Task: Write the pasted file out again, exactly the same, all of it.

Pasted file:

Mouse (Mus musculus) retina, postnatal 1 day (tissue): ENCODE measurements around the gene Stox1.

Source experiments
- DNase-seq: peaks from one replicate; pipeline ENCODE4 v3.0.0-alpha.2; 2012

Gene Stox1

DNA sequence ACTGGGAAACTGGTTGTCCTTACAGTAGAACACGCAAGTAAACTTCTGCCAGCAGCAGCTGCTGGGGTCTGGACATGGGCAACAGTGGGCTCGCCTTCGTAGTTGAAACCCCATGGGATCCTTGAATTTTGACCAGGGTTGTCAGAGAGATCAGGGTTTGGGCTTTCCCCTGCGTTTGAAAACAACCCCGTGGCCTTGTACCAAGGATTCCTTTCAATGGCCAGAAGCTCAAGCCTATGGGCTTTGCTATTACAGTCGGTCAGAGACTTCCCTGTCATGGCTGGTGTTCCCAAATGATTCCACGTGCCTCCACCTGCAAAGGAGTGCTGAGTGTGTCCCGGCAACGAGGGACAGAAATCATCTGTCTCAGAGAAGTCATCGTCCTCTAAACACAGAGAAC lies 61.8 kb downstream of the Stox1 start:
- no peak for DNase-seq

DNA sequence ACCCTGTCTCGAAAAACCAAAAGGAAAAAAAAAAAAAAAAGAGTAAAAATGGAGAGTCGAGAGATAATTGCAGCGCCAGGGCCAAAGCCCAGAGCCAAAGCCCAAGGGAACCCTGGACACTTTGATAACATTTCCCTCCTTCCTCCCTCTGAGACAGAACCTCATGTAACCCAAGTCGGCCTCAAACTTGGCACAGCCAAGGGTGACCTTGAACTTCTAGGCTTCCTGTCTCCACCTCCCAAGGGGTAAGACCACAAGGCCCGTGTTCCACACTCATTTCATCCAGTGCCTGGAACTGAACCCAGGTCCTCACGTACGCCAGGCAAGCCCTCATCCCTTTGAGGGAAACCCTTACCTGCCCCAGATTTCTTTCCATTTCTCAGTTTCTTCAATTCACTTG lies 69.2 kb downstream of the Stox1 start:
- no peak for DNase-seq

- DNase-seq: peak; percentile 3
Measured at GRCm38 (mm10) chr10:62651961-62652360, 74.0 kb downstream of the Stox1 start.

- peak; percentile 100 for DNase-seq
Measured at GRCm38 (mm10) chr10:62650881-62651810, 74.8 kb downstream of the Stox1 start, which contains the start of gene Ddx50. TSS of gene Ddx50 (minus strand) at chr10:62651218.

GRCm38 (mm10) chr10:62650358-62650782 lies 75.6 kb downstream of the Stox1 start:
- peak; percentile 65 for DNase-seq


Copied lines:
Mouse (Mus musculus) retina, postnatal 1 day (tissue): ENCODE measurements around the gene Stox1.

Source experiments
- DNase-seq: peaks from one replicate; pipeline ENCODE4 v3.0.0-alpha.2; 2012

Gene Stox1

DNA sequence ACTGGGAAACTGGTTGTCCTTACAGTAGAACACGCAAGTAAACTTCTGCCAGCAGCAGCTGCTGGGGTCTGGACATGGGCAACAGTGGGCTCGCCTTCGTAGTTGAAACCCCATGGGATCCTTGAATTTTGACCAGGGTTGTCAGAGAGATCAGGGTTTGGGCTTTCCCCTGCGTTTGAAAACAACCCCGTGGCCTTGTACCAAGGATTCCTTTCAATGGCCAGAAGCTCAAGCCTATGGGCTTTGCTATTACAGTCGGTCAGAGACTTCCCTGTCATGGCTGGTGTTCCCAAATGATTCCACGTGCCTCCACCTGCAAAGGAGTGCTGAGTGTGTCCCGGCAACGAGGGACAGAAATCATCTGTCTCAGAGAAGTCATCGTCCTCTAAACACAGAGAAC lies 61.8 kb downstream of the Stox1 start:
- no peak for DNase-seq

DNA sequence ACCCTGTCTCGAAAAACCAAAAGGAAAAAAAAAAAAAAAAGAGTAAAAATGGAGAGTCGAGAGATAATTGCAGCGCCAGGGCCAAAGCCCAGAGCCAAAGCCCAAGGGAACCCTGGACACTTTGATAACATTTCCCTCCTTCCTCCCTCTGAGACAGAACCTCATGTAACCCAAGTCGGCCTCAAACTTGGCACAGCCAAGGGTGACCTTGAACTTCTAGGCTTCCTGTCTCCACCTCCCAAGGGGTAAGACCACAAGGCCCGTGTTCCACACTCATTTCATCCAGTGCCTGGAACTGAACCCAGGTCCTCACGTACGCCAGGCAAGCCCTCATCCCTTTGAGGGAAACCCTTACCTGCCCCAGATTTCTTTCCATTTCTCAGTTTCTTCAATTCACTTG lies 69.2 kb downstream of the Stox1 start:
- no peak for DNase-seq

- DNase-seq: peak; percentile 3
Measured at GRCm38 (mm10) chr10:62651961-62652360, 74.0 kb downstream of the Stox1 start.

- peak; percentile 100 for DNase-seq
Measured at GRCm38 (mm10) chr10:62650881-62651810, 74.8 kb downstream of the Stox1 start, which contains the start of gene Ddx50. TSS of gene Ddx50 (minus strand) at chr10:62651218.

GRCm38 (mm10) chr10:62650358-62650782 lies 75.6 kb downstream of the Stox1 start:
- peak; percentile 65 for DNase-seq